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GPU Accelerated Sub-Sampled Newton's Method

lib:b9df77c8b21a7ae6 (v1.0.0)

Authors: Sudhir B. Kylasa,Farbod Roosta-Khorasani,Michael W. Mahoney,Ananth Grama
ArXiv: 1802.09113
Document:  PDF  DOI 
Abstract URL: http://arxiv.org/abs/1802.09113v2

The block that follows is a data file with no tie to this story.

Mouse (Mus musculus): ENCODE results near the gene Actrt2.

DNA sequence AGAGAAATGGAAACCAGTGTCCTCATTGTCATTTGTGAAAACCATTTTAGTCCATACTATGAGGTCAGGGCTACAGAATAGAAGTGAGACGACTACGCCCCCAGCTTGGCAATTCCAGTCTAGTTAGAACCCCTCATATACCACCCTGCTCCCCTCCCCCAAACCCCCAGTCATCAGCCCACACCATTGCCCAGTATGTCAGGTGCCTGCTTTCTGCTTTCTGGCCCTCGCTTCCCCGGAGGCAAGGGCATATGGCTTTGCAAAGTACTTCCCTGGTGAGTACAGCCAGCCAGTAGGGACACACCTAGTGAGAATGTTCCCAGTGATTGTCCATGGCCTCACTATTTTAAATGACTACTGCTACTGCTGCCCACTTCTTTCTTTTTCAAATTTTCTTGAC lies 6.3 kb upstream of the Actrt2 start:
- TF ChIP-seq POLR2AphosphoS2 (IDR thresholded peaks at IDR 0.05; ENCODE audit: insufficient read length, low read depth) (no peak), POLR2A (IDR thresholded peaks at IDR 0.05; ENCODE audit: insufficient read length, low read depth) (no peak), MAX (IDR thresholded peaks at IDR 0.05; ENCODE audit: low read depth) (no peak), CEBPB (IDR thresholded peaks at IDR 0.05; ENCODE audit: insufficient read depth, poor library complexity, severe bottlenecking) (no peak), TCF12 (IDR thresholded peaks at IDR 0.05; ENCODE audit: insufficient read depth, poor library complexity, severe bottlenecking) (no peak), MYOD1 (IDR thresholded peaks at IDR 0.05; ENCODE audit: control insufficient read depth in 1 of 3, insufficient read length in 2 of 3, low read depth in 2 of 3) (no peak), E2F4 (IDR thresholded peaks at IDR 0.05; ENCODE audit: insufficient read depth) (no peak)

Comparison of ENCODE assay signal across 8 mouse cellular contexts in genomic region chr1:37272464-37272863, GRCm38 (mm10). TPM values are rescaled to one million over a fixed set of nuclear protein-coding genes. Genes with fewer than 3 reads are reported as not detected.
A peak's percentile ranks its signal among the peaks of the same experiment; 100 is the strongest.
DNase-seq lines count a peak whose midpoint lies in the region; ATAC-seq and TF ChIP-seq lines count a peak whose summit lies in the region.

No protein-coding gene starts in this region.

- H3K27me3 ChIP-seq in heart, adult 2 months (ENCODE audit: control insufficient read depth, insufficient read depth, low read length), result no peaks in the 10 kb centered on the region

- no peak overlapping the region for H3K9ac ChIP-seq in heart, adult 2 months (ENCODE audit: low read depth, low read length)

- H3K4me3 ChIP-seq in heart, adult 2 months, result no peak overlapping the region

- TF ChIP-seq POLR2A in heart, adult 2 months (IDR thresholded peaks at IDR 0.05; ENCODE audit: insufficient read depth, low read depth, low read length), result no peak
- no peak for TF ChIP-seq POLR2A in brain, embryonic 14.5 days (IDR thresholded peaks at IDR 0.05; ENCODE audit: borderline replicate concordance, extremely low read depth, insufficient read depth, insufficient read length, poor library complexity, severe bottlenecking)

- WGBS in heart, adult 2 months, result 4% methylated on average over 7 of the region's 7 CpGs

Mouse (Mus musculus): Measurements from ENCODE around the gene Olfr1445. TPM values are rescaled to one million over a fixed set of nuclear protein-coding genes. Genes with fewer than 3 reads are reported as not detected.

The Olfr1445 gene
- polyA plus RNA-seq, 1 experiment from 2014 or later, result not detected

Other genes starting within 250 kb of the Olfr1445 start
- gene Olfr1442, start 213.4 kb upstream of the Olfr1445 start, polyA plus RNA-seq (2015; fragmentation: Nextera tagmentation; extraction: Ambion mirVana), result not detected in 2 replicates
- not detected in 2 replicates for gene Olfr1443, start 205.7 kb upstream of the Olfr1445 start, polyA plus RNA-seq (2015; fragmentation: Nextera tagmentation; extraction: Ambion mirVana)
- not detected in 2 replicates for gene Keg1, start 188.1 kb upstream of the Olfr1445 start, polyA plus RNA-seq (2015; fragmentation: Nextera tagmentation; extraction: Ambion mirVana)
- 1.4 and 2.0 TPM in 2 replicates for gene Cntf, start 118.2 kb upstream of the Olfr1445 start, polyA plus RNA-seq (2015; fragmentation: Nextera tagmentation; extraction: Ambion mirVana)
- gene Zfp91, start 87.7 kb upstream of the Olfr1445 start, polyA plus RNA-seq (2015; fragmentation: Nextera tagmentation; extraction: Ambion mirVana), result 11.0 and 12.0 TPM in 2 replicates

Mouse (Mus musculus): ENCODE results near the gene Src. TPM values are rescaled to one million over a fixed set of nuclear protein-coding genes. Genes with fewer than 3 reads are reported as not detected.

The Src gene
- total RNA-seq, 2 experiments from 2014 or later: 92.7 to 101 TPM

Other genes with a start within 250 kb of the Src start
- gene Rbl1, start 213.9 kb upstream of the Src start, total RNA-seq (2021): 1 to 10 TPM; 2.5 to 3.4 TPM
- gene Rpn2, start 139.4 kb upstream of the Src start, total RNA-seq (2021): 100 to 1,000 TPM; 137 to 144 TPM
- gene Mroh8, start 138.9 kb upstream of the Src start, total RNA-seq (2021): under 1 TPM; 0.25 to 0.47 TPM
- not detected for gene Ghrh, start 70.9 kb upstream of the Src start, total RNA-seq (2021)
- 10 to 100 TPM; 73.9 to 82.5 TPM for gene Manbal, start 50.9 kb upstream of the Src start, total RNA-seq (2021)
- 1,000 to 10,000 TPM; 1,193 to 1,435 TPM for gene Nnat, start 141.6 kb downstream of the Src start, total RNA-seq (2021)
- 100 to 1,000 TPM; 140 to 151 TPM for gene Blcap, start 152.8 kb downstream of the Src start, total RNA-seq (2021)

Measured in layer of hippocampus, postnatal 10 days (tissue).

First order methods, which solely rely on gradient information, are commonly used in diverse machine learning (ML) and data analysis (DA) applications. This is attributed to the simplicity of their implementations, as well as low per-iteration computational/storage costs. However, they suffer from significant disadvantages; most notably, their performance degrades with increasing problem ill-conditioning. Furthermore, they often involve a large number of hyper-parameters, and are notoriously sensitive to parameters such as the step-size. By incorporating additional information from the Hessian, second-order methods, have been shown to be resilient to many such adversarial effects. However, these advantages of using curvature information come at the cost of higher per-iteration costs, which in \enquote{big data} regimes, can be computationally prohibitive. In this paper, we show that, contrary to conventional belief, second-order methods, when implemented appropriately, can be more efficient than first-order alternatives in many large-scale ML/ DA applications. In particular, in convex settings, we consider variants of classical Newton\textsf{'}s method in which the Hessian and/or the gradient are randomly sub-sampled. We show that by effectively leveraging the power of GPUs, such randomized Newton-type algorithms can be significantly accelerated, and can easily outperform state of the art implementations of existing techniques in popular ML/ DA software packages such as TensorFlow. Additionally these randomized methods incur a small memory overhead compared to first-order methods. In particular, we show that for million-dimensional problems, our GPU accelerated sub-sampled Newton\textsf{'}s method achieves a higher test accuracy in milliseconds as compared with tens of seconds for first order alternatives.

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